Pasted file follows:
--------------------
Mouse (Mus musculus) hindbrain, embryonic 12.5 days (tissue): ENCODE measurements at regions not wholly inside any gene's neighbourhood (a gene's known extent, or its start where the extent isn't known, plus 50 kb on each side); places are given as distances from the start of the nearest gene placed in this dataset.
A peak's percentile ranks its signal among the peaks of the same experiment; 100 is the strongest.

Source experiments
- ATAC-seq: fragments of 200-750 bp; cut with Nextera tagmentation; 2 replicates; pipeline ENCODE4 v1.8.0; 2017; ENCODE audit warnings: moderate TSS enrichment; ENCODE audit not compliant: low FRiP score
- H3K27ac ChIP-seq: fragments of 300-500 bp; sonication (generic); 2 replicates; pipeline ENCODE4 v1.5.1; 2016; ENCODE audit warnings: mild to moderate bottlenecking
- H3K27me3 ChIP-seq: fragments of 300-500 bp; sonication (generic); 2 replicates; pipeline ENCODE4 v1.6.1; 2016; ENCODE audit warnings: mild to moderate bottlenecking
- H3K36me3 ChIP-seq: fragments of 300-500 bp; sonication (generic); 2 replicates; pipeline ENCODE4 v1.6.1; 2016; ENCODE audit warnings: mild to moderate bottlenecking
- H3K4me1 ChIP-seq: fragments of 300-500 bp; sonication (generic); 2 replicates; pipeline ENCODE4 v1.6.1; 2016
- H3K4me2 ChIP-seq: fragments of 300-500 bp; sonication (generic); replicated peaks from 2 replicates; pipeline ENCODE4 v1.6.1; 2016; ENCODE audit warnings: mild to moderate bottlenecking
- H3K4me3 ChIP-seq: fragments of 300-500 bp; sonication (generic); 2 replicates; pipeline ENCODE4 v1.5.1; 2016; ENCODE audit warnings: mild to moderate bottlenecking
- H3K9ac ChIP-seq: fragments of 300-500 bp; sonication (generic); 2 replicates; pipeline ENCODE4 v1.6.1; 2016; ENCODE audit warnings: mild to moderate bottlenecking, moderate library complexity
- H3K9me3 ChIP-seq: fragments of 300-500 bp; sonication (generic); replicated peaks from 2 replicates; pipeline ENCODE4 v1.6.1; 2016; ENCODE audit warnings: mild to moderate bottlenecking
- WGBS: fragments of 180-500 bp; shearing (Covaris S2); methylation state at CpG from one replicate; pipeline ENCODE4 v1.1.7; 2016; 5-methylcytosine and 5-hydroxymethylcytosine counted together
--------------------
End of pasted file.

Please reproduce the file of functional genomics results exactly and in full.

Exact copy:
Mouse (Mus musculus) hindbrain, embryonic 12.5 days (tissue): ENCODE measurements at regions not wholly inside any gene's neighbourhood (a gene's known extent, or its start where the extent isn't known, plus 50 kb on each side); places are given as distances from the start of the nearest gene placed in this dataset.
A peak's percentile ranks its signal among the peaks of the same experiment; 100 is the strongest.

Source experiments
- ATAC-seq: fragments of 200-750 bp; cut with Nextera tagmentation; 2 replicates; pipeline ENCODE4 v1.8.0; 2017; ENCODE audit warnings: moderate TSS enrichment; ENCODE audit not compliant: low FRiP score
- H3K27ac ChIP-seq: fragments of 300-500 bp; sonication (generic); 2 replicates; pipeline ENCODE4 v1.5.1; 2016; ENCODE audit warnings: mild to moderate bottlenecking
- H3K27me3 ChIP-seq: fragments of 300-500 bp; sonication (generic); 2 replicates; pipeline ENCODE4 v1.6.1; 2016; ENCODE audit warnings: mild to moderate bottlenecking
- H3K36me3 ChIP-seq: fragments of 300-500 bp; sonication (generic); 2 replicates; pipeline ENCODE4 v1.6.1; 2016; ENCODE audit warnings: mild to moderate bottlenecking
- H3K4me1 ChIP-seq: fragments of 300-500 bp; sonication (generic); 2 replicates; pipeline ENCODE4 v1.6.1; 2016
- H3K4me2 ChIP-seq: fragments of 300-500 bp; sonication (generic); replicated peaks from 2 replicates; pipeline ENCODE4 v1.6.1; 2016; ENCODE audit warnings: mild to moderate bottlenecking
- H3K4me3 ChIP-seq: fragments of 300-500 bp; sonication (generic); 2 replicates; pipeline ENCODE4 v1.5.1; 2016; ENCODE audit warnings: mild to moderate bottlenecking
- H3K9ac ChIP-seq: fragments of 300-500 bp; sonication (generic); 2 replicates; pipeline ENCODE4 v1.6.1; 2016; ENCODE audit warnings: mild to moderate bottlenecking, moderate library complexity
- H3K9me3 ChIP-seq: fragments of 300-500 bp; sonication (generic); replicated peaks from 2 replicates; pipeline ENCODE4 v1.6.1; 2016; ENCODE audit warnings: mild to moderate bottlenecking
- WGBS: fragments of 180-500 bp; shearing (Covaris S2); methylation state at CpG from one replicate; pipeline ENCODE4 v1.1.7; 2016; 5-methylcytosine and 5-hydroxymethylcytosine counted together